Kevin, with help from our wonderful neighbor, Bob, has been clearing a path from our driveway through the underbrush and around to the barn so we can stop driving trucks across the front “lawn” as our barn construction project continues. Once the traffic has been re-routed, I am eager to repair the damage and once again sow pasture grasses all around the house. Cows and sheep make such wonderful lawn mowers/compost bins, and it would be terrible to waste all that feed that can be converted to milk and wool and meat by chopping it down with a gas-powered mower. In colonial Virginia, it was common practice to just turn your livestock loose to fend for themselves, rounding them up as needed, and fencing animals out of gardens and crop fields rather than fencing the animals in. We don’t have that luxury (although I think that method must have been problematic at times!) so we must make the best use of the space we are privileged to farm.
February feels a little like a “lean” time, although mostly just in our heads. We continue to enjoy frozen and canned fruits and vegetables that we put up last summer, and even harvest some hardy spinach from the garden, but the brilliant green seedlings on the plant shelves make us hunger for the fresh produce to come. I was tempted to eat my broccoli plants when they were only two inches tall, but decided to delay gratification. The sheep and cows, too, munch their hay pretty contentedly, but I see them eyeing the tender green grass that is beginning to peek out of the ground. Like me, though, then must delay gratification and allow the grasses to get a good start before they dive in. One of the most important parts of pasture management is allowing them to rest and recover. Better health for the pastures will result in better health for the animals, and the rest of us too.
Here it is, the end of January. When asked what is my favorite time of year, I always think of the Greek fairytale about the Twelve Months. This is a story I’ve told to children many times around the fire. Because she cannot complain and finds something to be grateful for in each month of the year, a poor widow woman is gifted by the Twelve Months with the money she needs to raise her five children. It reminds me to be grateful for the changes of the seasons and to enjoy the work there is to do right now, because soon enough it will be time to do something else.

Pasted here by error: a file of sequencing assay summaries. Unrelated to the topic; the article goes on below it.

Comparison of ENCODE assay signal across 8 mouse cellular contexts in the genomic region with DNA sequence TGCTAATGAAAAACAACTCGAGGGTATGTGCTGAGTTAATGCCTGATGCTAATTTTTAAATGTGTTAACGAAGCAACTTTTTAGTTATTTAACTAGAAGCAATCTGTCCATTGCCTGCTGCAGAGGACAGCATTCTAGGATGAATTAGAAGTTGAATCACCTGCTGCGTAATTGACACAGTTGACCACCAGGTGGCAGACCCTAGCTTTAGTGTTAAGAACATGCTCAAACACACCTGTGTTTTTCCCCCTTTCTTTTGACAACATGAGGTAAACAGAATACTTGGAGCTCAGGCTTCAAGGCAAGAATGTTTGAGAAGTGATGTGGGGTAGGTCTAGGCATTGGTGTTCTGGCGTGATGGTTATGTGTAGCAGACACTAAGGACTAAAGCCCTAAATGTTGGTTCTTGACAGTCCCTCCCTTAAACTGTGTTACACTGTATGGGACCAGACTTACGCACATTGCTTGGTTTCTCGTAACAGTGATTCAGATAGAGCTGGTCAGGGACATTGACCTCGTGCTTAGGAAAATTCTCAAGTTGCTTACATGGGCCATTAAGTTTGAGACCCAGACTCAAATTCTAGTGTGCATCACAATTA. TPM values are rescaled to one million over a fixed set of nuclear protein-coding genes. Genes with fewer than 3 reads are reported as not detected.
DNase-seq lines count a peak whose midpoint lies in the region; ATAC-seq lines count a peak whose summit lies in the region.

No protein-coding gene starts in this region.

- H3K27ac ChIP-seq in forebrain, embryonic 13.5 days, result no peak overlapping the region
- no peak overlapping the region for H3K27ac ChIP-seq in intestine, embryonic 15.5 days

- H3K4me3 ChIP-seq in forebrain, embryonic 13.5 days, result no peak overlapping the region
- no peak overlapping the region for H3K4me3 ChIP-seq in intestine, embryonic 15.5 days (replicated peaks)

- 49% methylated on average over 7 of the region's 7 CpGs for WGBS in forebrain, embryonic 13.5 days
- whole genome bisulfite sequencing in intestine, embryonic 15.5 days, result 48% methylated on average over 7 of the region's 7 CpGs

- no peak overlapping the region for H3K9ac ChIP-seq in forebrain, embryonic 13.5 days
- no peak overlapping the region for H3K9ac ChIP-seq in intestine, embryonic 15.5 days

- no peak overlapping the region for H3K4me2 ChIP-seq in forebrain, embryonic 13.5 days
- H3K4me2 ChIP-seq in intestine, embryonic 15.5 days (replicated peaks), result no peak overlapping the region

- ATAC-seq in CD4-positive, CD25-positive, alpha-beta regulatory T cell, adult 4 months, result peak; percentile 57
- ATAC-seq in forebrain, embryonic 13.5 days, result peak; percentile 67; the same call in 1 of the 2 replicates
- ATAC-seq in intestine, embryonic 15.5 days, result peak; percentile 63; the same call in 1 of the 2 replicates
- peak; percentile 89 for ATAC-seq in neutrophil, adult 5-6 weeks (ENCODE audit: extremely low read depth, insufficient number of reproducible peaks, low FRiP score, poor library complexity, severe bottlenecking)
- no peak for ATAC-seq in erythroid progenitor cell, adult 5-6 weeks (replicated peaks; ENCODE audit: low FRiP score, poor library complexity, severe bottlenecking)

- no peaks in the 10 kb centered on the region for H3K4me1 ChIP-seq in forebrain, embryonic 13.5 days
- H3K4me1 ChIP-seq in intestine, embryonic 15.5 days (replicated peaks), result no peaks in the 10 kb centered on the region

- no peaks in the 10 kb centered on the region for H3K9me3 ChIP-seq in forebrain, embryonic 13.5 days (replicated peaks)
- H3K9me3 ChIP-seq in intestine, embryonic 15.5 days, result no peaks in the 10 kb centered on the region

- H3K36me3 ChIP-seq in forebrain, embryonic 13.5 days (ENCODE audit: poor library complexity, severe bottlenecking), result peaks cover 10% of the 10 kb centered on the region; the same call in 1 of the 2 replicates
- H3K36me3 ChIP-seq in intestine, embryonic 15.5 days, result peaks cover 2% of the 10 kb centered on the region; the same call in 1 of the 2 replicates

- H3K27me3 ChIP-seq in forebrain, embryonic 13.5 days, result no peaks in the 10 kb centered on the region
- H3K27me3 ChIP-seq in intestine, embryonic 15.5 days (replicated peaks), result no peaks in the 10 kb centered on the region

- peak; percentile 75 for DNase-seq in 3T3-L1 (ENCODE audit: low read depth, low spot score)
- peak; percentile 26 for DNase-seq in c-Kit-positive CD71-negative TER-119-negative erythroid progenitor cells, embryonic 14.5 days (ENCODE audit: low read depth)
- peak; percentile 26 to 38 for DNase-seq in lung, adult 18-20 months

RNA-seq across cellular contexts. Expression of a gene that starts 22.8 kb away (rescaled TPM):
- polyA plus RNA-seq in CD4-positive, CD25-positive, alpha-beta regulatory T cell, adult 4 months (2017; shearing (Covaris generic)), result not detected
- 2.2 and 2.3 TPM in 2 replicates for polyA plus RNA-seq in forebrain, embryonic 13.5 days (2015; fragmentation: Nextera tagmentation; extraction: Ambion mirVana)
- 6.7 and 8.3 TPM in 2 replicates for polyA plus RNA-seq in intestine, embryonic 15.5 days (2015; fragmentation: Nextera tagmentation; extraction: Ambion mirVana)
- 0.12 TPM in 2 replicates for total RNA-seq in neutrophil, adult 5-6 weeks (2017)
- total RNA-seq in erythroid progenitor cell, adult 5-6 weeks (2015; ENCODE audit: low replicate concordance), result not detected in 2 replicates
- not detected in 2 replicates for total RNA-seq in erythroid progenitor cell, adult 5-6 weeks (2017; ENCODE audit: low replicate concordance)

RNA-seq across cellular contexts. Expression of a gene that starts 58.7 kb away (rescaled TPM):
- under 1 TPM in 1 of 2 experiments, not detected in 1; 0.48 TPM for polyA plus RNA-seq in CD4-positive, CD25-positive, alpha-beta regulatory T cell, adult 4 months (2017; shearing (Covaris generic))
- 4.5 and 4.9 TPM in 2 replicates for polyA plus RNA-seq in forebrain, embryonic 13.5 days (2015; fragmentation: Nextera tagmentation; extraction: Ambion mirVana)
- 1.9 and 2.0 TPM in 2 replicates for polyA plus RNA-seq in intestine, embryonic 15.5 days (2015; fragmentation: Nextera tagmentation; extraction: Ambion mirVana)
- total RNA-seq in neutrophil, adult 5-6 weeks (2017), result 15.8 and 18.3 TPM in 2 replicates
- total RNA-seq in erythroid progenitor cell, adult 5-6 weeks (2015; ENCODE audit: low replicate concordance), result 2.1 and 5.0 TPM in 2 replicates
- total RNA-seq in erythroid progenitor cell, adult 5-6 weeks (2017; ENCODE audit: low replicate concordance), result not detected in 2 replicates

So, these are some things I like about January. Is a time of rest. A time for telling stories in the evenings, for spinning wool, for reflecting on our summer’s labors and considering how we might improve our work in the coming year. One thing I love about farming is how I get a chance to start over each year. There are still critters to feed and milk in the mornings and evenings, but with winter the earth goes dormant and I have a chance to collect my wits before launching into a new growing season.
January is when I plan my kitchen garden. I go through my collection of seeds and decide what I need to procure. The 18th century farmwife would save nearly all of her own seeds from year to year, perhaps trading with neighbors for something needed, or perhaps even purchasing a few from a shop in town. Today, I am bedazzled by all of the colorful photos of tempting vegetables and fruits in the catalogs that begin appearing in my mailbox in early winter. My favorite seed companies are Southern Exposure Seed Exchange, the Seed Savers Exchange, Baker Creek Heirloom Seeds, and D. Landreth Seed Company (“Purveyors of Fine Seed Since 1784!), all good sources for non-genetically engineered, heirloom seeds. I do save some of my seeds from year to year, but I confess the catalogs do provide great entertainment and the opportunity to try new things in the garden each year. In keeping up traditions, two dear friends (who also happen to be neighbors) and I gathered at my kitchen table this month to swap seeds. Later in the year, we will likely swap seedlings and produce as well.
John Randolph (1727-1784), a resident of Williamsburg, Virginia wrote in his Treatise on Gardening, “January: Prepare, hot beds for Cucumbers; as little can be done this month in a garden, I would advise the preparing of your dung [compost], and carrying it to your beds, that it may be ready to be spread on in February.” I heed his advice and do little to disturb the soil in my garden this time of year. The beds lie under blankets of mulch, or hardy cover crops that provide fresh greens for our table throughout most of the winter. But oh! If John Randolph could see the shelves hung with florescent lights where I am able to start some seedlings during the dead of winter before moving them out to the cold frame. I think he would be impressed.
As little green leaves appear, I begin to hanker for the warmth of spring, but I must stop myself and remember to savor this season while it is here. Soon enough the winter mud will dry and the days will grow long and busy, and I will find myself looking forward again to the long quiet evenings of winter.
You could say that I grew up in the 18th century, and now, along with my husband and children, I am farming in the 21st. This new year, I would like to share with you a little of what goes on in our little world on the farm, where we try to make use of the best that the past and the present have to offer.